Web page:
Updated from 12:43 a.m. EST

Top General Motors ( GM) executives are more open to a speedy bankruptcy reorganization financed by the government, a published report says, pushing aside earlier concerns that such a move would scare away so many customers the company wouldn't survive.

The new view represents a reversal from GM's position late last year, when it sought a federal bailout, the Wall Street Journal reports. The change in thinking, combined with the disclosure Thursday that GM's auditor has raised "substantial doubt" about the automaker's ability to keep going, appears to move GM closer to the possibility it will file for reorganization.

Shares of GM were down 11 cents, or 5.9%, to $1.75 in the first half hour of trading Friday.

Both developments come as President Barack Obama's auto task force is trying to decide how much more aid to provide GM. They also come as GM is locked in negotiations with its bondholders to trade debt for equity as a way to cut its cost of operations.

The task force met Thursday with representatives of GM's bondholders. The panel held lengthy meetings with executives and lawyers for two important parts of the proposed turnaround plans for General Motors and Chrysler, the Associated Press reports. Those companies are surviving on $17.4 billion in government loans and seeking billions more to stay afloat.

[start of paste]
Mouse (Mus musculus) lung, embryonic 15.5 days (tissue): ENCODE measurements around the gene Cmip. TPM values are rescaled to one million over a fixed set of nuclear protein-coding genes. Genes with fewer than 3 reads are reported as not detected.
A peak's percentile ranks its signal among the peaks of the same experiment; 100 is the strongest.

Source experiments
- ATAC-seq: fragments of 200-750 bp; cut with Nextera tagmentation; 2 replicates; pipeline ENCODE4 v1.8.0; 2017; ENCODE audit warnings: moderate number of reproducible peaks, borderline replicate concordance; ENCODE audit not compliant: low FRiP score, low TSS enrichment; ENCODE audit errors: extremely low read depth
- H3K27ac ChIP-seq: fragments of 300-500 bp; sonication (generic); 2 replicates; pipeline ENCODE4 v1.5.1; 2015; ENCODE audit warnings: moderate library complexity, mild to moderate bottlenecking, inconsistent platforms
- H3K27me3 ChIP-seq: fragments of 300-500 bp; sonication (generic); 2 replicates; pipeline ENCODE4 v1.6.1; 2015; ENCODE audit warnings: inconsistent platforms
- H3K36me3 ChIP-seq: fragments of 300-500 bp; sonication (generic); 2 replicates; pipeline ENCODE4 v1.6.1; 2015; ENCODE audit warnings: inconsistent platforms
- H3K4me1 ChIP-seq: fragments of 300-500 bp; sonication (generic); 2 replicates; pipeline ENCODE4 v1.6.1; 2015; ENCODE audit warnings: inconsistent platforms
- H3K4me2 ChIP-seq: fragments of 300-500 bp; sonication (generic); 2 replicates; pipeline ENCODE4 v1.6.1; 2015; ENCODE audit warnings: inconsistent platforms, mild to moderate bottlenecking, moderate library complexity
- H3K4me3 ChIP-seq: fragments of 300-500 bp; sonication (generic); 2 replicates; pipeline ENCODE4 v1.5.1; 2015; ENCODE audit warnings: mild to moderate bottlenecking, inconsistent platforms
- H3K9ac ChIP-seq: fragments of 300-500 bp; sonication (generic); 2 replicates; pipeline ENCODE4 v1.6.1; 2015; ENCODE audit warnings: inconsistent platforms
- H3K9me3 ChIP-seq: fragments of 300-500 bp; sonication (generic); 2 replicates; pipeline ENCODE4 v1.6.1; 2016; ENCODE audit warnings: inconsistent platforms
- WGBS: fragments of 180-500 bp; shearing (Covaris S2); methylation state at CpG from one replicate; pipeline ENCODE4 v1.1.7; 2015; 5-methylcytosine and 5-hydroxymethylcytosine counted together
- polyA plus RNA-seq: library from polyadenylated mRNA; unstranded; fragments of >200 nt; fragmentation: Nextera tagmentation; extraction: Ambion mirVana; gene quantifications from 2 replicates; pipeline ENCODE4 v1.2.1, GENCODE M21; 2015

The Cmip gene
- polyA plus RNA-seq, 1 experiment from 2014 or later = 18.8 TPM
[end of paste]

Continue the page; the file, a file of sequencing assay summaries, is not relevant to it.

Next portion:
Advisers to GM bondholders met with Steve Rattner and Ron Bloom, top aides to Treasury Secretary Timothy Geithner, and other members of the panel for two hours. GM is negotiating with its bondholders to cut two-thirds of its $27 billion in unsecured debt under the terms of the loan agreement with the government.

The advisers to the bondholders declined comment. They were expected to outline several options to reduce the Detroit automaker's unsecured debt and discuss whether the government would guarantee new bonds that GM would issue as part of its restructuring, the AP reports.

GM CEO told Congress and the White House in November and December that a Chapter 11 reorganization would spark a plunge in revenue from which the company wouldn't recover.

But after months of research, including analysis done by top bankruptcy advisers, the Journal reports the company has come to believe it could emerge from what is known as a prepackaged bankruptcy, according to a person familiar with the matter.

A GM spokesman told the Journal: "We haven't changed our view that bankruptcy is not something that we want to contemplate."

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